Entries from July 2009

The Dog Ate the Dems Homework

July 31st, 2009 at 5:11 pm 6 Comments

At 9:55 am (EST) on September 11th, just after the second World Trade Center was struck, Jo Moore, former British press officer sent an email to her colleagues which read “It’s now a very good day to get out anything we want to bury. Councillors’ expenses?.”  It is in her honor that I identify one story every Friday afternoon that our wonderful government tried (and failed) to bury.

The story Washington’s P.R. people will be working hardest to bury or bring to light (depending on which side of the aisle they are on) concerns what won’t be done at the end of this last day heading into the Congressional recess.  President Obama made it very clear from day one that he had three major legislative priorities, all of which he publicly pushed lawmakers to complete prior to Congress’ August recess.  He wanted to pass an effective stimulus bill, he wanted to pass cap-and-trade legislation, and he wanted to pass comprehensive healthcare reform.

The Democratic dominated Congress failed the President.  The House and Senate did manage to come together and pass the $787 billion dollar omnibus stimulus package, however the effects of the little stimulus money that has been spent thus far have been minimal and the president has already begun hearing calls from within his own party for a “second” (it would really be a third stimulus package… but whose counting anyway?) stimulus.  But let’s generously call the stimulus a “victory” for President Obama.  The economy is showing signs of life (although unemployment remains high… and will continue to grow even as the economy emerges from its slumber since unemployment is a lagging indicator).  The economy didn’t collapse and without the stimulus it may well have. So we will say that this makes Obama one for one on major promises.

His second priority was comprehensive cap-and-trade legislation to curb carbon output.  Congress hardly provided the president with what he was looking for. The House bill, Waxman-Markey, is an incredibly diluted bill.  For example, the president was insistent that carbon credits be auctioned off, yet the House bill gives them away for free.  The bill barely got past the House (219-212) despite the Democrats considerable numbers advantage.  The Senate not only will not vote on the bill before recess, but many experts wonder whether the bill can get past the Senate at all.  So Obama is now one for two.

Finally, the Obama Administration talked and talked and talked about comprehensive healthcare reform and how it “could not wait.”  Obama continuously insisted that Congress pass healthcare reform before the August hiatus, however it was not to be.  The House has a proposal ready, however not only are Republican members of the House unhappy, the powerful coalition of Blue Dog Democrats, without whom the bill cannot pass without any Republican votes, have essentially said that unless amended, they won’t vote for the bill.  Nancy Pelosi and Rahm Emanuel wanted a vote before this afternoon, but they will not get it.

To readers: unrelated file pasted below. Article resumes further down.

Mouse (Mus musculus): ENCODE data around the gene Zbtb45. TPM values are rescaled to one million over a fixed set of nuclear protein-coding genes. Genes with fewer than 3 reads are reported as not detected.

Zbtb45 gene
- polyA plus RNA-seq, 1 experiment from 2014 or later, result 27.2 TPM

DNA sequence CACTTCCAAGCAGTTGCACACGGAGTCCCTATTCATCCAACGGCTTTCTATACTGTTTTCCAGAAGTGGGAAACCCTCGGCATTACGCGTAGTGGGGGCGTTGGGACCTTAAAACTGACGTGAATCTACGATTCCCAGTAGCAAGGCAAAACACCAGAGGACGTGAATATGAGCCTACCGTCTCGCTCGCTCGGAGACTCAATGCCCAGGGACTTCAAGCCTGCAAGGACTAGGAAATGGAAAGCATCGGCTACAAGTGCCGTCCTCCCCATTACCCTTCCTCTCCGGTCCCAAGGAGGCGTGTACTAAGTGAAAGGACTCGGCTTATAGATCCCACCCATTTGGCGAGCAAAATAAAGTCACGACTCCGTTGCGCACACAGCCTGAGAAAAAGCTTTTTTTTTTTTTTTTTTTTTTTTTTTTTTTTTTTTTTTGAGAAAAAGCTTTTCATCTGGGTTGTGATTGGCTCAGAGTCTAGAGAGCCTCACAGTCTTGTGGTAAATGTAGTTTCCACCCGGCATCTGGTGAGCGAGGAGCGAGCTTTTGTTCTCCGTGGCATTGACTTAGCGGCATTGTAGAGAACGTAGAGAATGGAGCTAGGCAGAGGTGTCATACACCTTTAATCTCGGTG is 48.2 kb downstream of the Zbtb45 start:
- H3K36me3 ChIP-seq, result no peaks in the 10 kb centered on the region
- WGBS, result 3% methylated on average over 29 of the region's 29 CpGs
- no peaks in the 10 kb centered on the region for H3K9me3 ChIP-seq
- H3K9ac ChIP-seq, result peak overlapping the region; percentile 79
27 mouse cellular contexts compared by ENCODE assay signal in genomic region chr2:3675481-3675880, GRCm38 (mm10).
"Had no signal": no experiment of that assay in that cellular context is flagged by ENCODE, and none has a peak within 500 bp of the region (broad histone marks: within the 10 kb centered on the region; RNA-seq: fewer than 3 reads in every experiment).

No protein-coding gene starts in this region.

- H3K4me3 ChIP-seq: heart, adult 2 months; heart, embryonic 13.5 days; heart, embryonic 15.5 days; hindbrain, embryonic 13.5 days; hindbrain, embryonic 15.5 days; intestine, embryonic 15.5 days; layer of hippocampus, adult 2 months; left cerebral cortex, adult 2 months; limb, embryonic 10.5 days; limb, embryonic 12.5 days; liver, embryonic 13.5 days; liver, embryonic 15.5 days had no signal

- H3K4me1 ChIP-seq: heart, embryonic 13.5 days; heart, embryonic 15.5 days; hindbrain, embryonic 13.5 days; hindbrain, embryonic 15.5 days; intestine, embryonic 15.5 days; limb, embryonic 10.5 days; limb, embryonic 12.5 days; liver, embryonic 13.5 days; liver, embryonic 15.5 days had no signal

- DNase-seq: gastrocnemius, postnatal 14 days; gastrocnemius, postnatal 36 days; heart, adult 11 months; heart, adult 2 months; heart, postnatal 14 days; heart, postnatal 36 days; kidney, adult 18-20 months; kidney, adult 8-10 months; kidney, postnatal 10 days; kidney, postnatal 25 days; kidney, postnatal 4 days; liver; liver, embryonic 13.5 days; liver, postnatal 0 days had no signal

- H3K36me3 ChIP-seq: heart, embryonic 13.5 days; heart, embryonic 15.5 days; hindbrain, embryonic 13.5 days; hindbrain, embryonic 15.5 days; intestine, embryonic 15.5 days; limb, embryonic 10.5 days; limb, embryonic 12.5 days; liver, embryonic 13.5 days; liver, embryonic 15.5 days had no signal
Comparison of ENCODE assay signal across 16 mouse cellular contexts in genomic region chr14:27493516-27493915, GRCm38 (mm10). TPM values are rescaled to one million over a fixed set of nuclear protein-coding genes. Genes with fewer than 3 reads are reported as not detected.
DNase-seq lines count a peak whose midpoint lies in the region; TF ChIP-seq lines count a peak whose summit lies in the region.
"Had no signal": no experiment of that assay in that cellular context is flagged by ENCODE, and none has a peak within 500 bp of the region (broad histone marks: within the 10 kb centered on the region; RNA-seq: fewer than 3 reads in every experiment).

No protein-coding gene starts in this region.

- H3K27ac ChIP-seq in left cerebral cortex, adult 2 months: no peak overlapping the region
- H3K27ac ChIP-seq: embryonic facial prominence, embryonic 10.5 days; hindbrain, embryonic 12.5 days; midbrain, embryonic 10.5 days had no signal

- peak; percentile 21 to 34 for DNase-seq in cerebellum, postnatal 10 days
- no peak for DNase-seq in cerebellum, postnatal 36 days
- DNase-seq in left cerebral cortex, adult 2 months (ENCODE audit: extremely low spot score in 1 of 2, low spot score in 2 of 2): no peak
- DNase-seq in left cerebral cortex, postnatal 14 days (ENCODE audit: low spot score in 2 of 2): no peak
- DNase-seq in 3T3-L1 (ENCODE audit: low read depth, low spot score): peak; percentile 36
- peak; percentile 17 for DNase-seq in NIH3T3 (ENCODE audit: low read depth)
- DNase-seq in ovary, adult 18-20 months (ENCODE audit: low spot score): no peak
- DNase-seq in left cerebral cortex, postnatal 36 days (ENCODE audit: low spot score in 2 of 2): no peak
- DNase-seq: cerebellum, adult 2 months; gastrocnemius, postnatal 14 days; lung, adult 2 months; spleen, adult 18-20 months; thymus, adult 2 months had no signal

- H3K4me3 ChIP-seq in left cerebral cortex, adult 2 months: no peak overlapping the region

The Senate, the more deliberative and bipartisan (and intelligent) of the two chambers of Congress, has also moved slowly.  Two healthcare bills are eventually expected to emerge from committee, one primarily authored by Senator Ted Kennedy, and the other (and more important of the two) by Senator Max Baucus. Baucus has refused to move forward without bipartisan support, and more work will be needed after the recess before anything is ready.  In other words, no health bill before the August deadline and now the media and Republicans have an entire month to take shots at Democratic plans.  Thus healthcare is also, at least so far, a loss for the president.  One for three.

With the stimulus bill being second guessed, the cap-and-trade bill facing defeat, and healthcare reform in limbo, the president has found out the hard way that the legislative process does not lend itself to campaign promises.  The president may yet emerge victorious on healthcare and time may vindicate him on the stimulus bill (he will almost certainly lose the battle in the Senate on cap-and-trade) but at least for the next month, Democratic lawmakers and the Obama administration will be desperately trying to change the narrative to focus on anything but those deadlines that they failed to meet.

A Terrorist on the Faculty?

July 31st, 2009 at 4:29 pm Comments Off

The Middle East dispute may seem interminable, but its shadow conflict – the one being waged on university campuses – appears every bit as complex and insoluble.

The latest round in Canada involves Hassan Diab, an Ottawa-based lecturer who for a number of years has had a part time appointment teaching Introduction to Sociology at Carleton University’s summer program. French authorities have asked for his extradition from Canada, accusing him of being the Popular Front for the Liberation of Palestine terrorist that blew up a Paris synagogue in 1980. Four people died in the bombing on Rue Copernic, and the incident signaled a wave of attacks against Jewish targets that brought the ongoing Israeli-Arab fight home to European Jews in a startlingly new way.

In November 2007, French authorities, acting on information supplied by German intelligence and gleaned from the files of the old East German Stasi, put out a warrant for the arrest of a Lebanese-born PFLP operative named Hassan Diab. In October 2008, the fugitive was identified as the Ottawa academic and he has been fighting against extradition in the Canadian courts ever since.